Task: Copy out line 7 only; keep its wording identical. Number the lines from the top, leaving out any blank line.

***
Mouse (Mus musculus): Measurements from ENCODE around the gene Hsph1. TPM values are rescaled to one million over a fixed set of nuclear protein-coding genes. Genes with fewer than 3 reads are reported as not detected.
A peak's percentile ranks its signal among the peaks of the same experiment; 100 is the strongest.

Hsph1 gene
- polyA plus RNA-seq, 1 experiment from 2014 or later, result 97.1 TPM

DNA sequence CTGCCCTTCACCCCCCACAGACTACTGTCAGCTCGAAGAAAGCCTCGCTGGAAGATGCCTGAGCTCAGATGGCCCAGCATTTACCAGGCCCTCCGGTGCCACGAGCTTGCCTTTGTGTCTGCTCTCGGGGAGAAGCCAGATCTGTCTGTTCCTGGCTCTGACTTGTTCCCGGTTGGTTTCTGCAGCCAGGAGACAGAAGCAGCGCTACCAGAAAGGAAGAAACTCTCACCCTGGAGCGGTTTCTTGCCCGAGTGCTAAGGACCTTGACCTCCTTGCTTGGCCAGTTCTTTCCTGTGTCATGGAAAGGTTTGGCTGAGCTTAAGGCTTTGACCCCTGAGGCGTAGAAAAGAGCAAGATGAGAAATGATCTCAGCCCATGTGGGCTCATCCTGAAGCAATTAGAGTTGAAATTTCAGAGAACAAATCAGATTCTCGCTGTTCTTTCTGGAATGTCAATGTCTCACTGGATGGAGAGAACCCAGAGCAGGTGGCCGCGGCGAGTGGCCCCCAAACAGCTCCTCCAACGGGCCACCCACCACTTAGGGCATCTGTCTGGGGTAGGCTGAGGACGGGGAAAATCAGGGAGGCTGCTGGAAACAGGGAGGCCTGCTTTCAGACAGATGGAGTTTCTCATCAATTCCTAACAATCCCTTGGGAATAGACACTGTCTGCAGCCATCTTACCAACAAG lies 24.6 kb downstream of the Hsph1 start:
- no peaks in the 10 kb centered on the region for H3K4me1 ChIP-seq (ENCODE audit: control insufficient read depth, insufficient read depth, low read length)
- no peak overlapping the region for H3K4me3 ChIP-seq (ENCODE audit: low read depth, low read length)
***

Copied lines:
- no peak overlapping the region for H3K4me3 ChIP-seq (ENCODE audit: low read depth, low read length)